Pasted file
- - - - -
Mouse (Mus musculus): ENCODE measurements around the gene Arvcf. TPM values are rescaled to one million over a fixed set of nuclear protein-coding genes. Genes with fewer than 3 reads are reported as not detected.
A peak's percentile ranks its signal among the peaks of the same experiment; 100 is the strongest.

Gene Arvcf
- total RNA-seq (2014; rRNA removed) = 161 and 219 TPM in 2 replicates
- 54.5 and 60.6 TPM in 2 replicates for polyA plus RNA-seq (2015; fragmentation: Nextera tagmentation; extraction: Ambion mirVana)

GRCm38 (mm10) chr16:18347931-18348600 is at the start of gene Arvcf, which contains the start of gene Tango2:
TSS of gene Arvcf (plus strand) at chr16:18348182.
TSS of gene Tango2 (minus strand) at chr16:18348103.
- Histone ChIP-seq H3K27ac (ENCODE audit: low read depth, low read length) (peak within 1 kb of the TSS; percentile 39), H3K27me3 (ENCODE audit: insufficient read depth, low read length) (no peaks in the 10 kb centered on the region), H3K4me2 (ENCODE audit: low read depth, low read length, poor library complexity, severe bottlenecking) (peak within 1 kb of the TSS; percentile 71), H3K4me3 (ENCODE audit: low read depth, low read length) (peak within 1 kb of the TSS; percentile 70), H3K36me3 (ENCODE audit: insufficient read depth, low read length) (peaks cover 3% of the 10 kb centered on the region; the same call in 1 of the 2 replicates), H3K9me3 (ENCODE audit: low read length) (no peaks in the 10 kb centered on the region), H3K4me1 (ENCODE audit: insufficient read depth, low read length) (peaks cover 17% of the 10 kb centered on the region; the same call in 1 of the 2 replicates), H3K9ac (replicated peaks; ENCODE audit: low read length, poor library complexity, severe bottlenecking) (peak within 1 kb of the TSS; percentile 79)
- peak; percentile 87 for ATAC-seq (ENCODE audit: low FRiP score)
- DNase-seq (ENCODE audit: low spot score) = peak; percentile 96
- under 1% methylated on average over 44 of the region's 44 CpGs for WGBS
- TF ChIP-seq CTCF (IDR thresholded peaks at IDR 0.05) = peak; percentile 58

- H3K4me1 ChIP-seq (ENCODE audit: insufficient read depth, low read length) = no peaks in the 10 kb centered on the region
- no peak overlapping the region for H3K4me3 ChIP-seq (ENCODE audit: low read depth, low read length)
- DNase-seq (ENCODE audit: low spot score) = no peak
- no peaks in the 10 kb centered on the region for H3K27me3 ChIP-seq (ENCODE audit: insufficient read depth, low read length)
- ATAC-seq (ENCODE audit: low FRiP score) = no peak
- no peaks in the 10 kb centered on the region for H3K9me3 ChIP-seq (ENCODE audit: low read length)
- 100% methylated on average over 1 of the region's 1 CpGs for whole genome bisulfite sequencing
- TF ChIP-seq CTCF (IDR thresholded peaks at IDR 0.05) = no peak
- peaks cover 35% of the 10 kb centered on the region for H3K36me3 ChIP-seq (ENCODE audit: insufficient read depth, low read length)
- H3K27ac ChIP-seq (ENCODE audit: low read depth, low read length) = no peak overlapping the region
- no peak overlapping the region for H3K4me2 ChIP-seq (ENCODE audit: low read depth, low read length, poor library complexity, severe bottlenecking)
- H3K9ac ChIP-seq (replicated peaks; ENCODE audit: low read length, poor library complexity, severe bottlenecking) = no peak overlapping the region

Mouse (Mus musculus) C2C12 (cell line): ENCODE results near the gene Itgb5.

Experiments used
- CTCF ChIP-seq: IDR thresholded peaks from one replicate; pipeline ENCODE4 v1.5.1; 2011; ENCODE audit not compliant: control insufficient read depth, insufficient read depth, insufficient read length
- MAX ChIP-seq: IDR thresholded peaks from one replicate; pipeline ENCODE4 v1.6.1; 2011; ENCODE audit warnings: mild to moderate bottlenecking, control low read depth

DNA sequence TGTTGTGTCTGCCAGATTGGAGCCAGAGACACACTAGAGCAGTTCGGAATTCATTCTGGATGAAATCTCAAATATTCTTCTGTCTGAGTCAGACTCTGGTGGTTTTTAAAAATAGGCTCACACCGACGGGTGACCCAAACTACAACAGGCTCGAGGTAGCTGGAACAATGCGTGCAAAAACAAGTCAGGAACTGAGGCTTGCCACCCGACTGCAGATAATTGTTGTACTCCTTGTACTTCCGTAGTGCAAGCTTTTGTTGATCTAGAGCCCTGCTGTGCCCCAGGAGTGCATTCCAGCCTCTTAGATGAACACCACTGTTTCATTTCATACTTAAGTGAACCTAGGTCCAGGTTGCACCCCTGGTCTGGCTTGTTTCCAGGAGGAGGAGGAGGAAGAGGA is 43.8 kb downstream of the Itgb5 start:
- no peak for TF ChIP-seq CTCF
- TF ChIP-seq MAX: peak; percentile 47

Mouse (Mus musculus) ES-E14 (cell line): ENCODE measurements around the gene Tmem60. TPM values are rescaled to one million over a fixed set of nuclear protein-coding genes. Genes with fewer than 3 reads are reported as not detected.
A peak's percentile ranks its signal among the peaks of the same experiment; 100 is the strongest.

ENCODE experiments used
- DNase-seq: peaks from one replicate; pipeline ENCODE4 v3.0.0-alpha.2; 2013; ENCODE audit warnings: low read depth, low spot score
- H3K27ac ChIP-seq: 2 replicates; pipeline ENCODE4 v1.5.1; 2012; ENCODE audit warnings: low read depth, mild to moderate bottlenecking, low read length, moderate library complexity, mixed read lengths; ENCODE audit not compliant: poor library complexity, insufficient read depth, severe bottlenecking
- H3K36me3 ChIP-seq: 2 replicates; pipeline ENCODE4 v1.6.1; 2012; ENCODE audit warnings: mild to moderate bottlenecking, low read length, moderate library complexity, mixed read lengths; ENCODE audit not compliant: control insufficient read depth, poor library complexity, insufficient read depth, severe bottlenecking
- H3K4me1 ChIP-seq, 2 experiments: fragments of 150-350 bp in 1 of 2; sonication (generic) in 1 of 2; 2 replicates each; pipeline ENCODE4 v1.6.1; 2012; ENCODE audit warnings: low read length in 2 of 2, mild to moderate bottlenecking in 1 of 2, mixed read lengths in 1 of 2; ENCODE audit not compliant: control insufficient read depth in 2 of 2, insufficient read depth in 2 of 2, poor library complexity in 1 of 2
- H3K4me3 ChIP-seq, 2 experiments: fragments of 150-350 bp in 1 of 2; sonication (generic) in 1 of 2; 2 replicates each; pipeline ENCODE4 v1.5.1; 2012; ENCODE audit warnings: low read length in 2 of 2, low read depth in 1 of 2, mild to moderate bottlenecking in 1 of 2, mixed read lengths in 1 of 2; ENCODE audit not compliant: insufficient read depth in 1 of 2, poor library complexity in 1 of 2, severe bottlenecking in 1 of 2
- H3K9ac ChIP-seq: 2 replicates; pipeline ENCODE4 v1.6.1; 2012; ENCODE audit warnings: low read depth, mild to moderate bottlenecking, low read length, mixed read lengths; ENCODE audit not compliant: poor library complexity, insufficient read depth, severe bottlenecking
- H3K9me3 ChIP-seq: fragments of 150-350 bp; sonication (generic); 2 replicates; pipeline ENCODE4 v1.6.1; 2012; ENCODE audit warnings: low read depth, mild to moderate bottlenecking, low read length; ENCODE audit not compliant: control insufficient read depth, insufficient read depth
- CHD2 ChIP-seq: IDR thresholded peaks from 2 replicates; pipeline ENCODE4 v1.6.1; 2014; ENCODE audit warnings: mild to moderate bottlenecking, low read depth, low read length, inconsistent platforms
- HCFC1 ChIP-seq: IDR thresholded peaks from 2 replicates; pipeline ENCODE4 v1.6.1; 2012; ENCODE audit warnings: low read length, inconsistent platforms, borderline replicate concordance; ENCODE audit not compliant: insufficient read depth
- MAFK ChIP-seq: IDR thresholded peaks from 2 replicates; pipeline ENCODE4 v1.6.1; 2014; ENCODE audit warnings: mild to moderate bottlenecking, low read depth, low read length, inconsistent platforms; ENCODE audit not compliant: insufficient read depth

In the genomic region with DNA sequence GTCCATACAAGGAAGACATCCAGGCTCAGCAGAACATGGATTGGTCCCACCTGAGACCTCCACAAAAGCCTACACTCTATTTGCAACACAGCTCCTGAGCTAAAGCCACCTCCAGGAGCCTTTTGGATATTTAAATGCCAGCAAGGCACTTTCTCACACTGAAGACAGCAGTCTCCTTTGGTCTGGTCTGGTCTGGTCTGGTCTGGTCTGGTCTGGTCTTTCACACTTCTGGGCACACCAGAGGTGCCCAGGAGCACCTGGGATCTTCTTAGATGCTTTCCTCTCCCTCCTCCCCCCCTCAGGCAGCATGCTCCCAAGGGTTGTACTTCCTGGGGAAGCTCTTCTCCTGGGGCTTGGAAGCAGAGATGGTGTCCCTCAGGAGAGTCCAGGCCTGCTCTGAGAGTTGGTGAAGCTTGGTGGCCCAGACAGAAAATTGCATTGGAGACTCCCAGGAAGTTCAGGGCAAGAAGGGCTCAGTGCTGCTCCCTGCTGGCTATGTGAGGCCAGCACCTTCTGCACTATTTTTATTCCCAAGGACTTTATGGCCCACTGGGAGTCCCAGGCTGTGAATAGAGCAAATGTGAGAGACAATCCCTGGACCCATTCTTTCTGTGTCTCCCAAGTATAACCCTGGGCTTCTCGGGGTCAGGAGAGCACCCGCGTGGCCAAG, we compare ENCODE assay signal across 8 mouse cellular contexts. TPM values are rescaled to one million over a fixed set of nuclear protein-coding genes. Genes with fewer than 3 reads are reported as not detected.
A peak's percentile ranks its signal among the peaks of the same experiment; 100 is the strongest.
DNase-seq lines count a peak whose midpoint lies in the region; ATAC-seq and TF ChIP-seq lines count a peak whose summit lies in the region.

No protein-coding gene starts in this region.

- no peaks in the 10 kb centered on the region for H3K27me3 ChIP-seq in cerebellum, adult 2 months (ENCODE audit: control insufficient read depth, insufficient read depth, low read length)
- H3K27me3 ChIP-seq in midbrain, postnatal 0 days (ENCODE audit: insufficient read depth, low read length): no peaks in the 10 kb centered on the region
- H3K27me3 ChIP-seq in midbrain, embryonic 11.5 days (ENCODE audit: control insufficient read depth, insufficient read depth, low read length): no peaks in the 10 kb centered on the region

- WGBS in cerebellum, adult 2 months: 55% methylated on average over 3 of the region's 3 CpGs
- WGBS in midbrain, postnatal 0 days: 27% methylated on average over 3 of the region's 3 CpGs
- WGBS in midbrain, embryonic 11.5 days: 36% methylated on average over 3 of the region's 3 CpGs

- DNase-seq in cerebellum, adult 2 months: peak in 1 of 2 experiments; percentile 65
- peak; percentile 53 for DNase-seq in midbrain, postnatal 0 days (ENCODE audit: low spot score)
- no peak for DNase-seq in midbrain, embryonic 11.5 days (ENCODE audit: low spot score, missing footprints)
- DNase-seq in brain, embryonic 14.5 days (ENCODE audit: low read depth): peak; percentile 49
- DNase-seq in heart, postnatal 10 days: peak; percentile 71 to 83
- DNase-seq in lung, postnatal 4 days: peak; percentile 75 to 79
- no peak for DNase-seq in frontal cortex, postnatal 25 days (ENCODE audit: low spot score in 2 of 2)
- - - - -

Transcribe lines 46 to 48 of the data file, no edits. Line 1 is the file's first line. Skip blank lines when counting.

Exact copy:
In the genomic region with DNA sequence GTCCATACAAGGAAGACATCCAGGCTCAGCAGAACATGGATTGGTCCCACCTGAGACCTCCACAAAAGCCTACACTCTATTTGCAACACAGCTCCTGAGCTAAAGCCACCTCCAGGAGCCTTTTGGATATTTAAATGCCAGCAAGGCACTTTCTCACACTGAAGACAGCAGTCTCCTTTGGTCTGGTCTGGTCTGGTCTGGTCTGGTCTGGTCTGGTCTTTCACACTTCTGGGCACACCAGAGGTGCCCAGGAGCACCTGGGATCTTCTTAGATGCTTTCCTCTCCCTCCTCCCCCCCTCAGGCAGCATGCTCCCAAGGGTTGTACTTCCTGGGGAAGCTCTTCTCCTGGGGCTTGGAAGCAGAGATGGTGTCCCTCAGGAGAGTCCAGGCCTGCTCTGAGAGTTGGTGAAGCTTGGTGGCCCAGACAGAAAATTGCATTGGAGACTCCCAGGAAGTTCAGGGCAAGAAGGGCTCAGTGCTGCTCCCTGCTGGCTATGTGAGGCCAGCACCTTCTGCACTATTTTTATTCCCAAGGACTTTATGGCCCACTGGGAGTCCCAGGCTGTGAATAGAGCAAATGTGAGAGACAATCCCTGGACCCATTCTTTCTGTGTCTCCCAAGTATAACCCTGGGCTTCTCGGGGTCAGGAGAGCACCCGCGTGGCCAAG, we compare ENCODE assay signal across 8 mouse cellular contexts. TPM values are rescaled to one million over a fixed set of nuclear protein-coding genes. Genes with fewer than 3 reads are reported as not detected.
A peak's percentile ranks its signal among the peaks of the same experiment; 100 is the strongest.
DNase-seq lines count a peak whose midpoint lies in the region; ATAC-seq and TF ChIP-seq lines count a peak whose summit lies in the region.